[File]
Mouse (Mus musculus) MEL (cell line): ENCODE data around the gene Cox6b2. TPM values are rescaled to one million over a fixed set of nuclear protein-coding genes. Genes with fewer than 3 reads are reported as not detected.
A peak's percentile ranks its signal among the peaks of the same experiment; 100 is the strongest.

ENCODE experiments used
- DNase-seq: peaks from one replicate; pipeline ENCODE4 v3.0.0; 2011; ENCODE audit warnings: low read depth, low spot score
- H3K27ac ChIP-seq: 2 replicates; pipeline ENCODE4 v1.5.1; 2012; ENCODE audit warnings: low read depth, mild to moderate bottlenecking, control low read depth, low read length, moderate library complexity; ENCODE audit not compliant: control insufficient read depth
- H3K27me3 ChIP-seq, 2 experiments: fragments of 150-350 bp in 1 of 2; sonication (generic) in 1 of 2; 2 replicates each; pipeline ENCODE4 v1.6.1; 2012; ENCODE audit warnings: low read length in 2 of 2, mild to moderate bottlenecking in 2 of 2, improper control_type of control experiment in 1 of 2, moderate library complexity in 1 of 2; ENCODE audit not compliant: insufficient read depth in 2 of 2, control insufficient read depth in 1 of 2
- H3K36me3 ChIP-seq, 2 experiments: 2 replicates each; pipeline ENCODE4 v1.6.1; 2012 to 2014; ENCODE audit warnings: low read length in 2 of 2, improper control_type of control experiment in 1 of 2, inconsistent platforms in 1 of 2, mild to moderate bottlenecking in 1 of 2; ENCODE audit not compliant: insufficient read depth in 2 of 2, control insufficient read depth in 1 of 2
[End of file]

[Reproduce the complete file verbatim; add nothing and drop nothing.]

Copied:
Mouse (Mus musculus) MEL (cell line): ENCODE data around the gene Cox6b2. TPM values are rescaled to one million over a fixed set of nuclear protein-coding genes. Genes with fewer than 3 reads are reported as not detected.
A peak's percentile ranks its signal among the peaks of the same experiment; 100 is the strongest.

ENCODE experiments used
- DNase-seq: peaks from one replicate; pipeline ENCODE4 v3.0.0; 2011; ENCODE audit warnings: low read depth, low spot score
- H3K27ac ChIP-seq: 2 replicates; pipeline ENCODE4 v1.5.1; 2012; ENCODE audit warnings: low read depth, mild to moderate bottlenecking, control low read depth, low read length, moderate library complexity; ENCODE audit not compliant: control insufficient read depth
- H3K27me3 ChIP-seq, 2 experiments: fragments of 150-350 bp in 1 of 2; sonication (generic) in 1 of 2; 2 replicates each; pipeline ENCODE4 v1.6.1; 2012; ENCODE audit warnings: low read length in 2 of 2, mild to moderate bottlenecking in 2 of 2, improper control_type of control experiment in 1 of 2, moderate library complexity in 1 of 2; ENCODE audit not compliant: insufficient read depth in 2 of 2, control insufficient read depth in 1 of 2
- H3K36me3 ChIP-seq, 2 experiments: 2 replicates each; pipeline ENCODE4 v1.6.1; 2012 to 2014; ENCODE audit warnings: low read length in 2 of 2, improper control_type of control experiment in 1 of 2, inconsistent platforms in 1 of 2, mild to moderate bottlenecking in 1 of 2; ENCODE audit not compliant: insufficient read depth in 2 of 2, control insufficient read depth in 1 of 2